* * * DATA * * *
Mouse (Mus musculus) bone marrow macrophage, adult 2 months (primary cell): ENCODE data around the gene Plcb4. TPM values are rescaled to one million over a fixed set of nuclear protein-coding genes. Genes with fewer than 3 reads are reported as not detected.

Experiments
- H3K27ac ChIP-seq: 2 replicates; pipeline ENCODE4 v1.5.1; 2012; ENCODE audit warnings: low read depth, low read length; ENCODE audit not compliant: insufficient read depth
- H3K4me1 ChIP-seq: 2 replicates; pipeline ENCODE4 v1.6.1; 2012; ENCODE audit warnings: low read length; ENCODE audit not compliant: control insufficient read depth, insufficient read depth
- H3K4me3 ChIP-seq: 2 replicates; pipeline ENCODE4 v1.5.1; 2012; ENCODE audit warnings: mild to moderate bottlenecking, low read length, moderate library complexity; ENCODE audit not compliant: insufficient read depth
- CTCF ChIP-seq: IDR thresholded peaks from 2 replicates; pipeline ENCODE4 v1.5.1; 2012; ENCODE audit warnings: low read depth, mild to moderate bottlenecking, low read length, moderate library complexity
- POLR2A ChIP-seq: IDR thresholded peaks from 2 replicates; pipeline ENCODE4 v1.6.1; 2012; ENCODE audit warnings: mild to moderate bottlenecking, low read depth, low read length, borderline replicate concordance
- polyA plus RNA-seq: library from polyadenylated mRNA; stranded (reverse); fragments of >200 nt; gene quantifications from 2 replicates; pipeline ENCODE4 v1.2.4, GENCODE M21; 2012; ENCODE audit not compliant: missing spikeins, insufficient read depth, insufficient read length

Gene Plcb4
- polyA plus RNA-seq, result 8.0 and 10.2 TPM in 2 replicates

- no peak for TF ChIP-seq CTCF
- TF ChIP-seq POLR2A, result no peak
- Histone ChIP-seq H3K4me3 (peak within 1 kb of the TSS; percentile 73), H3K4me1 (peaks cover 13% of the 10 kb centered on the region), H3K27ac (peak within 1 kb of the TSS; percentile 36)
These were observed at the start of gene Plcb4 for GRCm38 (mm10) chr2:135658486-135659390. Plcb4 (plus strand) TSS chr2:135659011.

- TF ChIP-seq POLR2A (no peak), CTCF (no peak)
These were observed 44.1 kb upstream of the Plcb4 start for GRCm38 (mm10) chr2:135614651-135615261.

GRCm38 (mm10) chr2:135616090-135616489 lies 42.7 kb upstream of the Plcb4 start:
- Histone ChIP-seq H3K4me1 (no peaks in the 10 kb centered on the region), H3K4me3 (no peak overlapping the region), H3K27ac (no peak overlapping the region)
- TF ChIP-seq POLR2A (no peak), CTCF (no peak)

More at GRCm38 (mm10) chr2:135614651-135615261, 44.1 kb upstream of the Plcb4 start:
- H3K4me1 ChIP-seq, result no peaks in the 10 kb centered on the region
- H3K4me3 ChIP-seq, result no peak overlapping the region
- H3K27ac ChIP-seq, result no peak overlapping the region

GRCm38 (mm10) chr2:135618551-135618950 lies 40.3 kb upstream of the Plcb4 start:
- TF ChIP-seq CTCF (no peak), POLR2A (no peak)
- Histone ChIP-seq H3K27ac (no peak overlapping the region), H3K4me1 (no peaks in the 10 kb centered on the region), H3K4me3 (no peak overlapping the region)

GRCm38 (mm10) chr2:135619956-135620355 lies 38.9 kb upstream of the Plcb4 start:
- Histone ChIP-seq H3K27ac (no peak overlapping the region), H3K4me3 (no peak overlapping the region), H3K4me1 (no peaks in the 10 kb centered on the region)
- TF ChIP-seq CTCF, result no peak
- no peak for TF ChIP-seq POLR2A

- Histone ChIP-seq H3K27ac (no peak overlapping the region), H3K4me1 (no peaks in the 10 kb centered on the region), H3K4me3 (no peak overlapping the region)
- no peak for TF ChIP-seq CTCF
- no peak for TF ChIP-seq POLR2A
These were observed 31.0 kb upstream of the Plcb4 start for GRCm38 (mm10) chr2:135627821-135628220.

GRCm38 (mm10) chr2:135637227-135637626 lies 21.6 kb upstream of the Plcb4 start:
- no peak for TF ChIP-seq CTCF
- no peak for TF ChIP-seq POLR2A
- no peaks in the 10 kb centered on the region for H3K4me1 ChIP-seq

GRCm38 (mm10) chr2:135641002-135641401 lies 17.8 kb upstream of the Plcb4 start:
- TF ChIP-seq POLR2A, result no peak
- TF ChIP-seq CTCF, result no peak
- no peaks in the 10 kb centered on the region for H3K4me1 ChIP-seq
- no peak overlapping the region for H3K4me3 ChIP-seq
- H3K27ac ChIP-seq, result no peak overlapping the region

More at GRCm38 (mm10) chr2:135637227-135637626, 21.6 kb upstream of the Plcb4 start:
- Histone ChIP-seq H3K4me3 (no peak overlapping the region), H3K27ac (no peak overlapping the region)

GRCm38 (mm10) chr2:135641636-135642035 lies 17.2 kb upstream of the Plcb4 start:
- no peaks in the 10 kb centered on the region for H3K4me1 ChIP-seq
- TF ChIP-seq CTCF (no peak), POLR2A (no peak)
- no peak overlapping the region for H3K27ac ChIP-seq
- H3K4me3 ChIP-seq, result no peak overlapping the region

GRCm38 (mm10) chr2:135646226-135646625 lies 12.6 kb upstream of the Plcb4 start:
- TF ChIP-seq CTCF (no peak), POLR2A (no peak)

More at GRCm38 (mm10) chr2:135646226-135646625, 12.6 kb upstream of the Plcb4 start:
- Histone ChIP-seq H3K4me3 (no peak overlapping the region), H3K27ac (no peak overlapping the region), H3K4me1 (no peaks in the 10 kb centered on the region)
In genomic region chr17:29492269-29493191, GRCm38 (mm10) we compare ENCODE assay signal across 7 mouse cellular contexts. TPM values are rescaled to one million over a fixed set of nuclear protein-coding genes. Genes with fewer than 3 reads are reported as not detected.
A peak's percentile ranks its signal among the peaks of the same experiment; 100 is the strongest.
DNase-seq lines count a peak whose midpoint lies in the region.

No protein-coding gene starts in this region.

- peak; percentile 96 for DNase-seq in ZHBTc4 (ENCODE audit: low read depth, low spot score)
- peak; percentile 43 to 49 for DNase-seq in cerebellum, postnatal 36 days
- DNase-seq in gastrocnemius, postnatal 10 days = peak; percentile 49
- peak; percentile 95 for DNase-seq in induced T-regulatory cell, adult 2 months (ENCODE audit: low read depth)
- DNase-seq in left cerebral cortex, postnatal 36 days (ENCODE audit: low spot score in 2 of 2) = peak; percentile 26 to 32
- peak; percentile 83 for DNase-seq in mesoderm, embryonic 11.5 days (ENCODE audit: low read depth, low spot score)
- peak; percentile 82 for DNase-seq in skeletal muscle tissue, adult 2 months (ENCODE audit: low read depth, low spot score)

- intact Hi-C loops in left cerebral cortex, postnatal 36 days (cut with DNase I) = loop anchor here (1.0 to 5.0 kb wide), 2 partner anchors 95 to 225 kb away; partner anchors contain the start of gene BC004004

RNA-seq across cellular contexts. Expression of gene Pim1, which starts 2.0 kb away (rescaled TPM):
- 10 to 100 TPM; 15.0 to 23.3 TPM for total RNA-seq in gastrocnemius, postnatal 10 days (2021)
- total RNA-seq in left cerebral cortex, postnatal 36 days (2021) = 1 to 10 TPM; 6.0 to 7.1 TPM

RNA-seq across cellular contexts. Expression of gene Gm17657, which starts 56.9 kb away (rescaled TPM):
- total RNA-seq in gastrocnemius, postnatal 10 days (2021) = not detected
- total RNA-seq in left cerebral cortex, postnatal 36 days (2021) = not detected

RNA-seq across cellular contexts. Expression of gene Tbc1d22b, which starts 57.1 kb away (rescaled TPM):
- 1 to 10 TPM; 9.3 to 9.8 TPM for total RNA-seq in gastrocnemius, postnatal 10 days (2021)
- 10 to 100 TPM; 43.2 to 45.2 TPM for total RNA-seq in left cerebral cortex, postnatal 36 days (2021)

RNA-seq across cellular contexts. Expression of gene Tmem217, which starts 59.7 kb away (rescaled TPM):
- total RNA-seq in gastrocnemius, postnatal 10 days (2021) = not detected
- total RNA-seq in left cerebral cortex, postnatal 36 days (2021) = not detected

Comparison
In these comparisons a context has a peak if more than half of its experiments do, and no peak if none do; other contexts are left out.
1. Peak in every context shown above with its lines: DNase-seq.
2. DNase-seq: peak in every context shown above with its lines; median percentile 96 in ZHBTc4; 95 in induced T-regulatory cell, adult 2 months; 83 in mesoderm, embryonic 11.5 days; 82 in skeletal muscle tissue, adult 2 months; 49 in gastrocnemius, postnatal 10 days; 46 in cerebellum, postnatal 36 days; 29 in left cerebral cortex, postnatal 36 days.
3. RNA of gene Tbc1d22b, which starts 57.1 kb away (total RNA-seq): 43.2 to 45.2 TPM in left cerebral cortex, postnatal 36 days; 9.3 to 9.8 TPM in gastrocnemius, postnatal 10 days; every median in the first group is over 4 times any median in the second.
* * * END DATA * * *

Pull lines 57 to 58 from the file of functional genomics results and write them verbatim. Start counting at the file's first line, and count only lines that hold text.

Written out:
A peak's percentile ranks its signal among the peaks of the same experiment; 100 is the strongest.
DNase-seq lines count a peak whose midpoint lies in the region.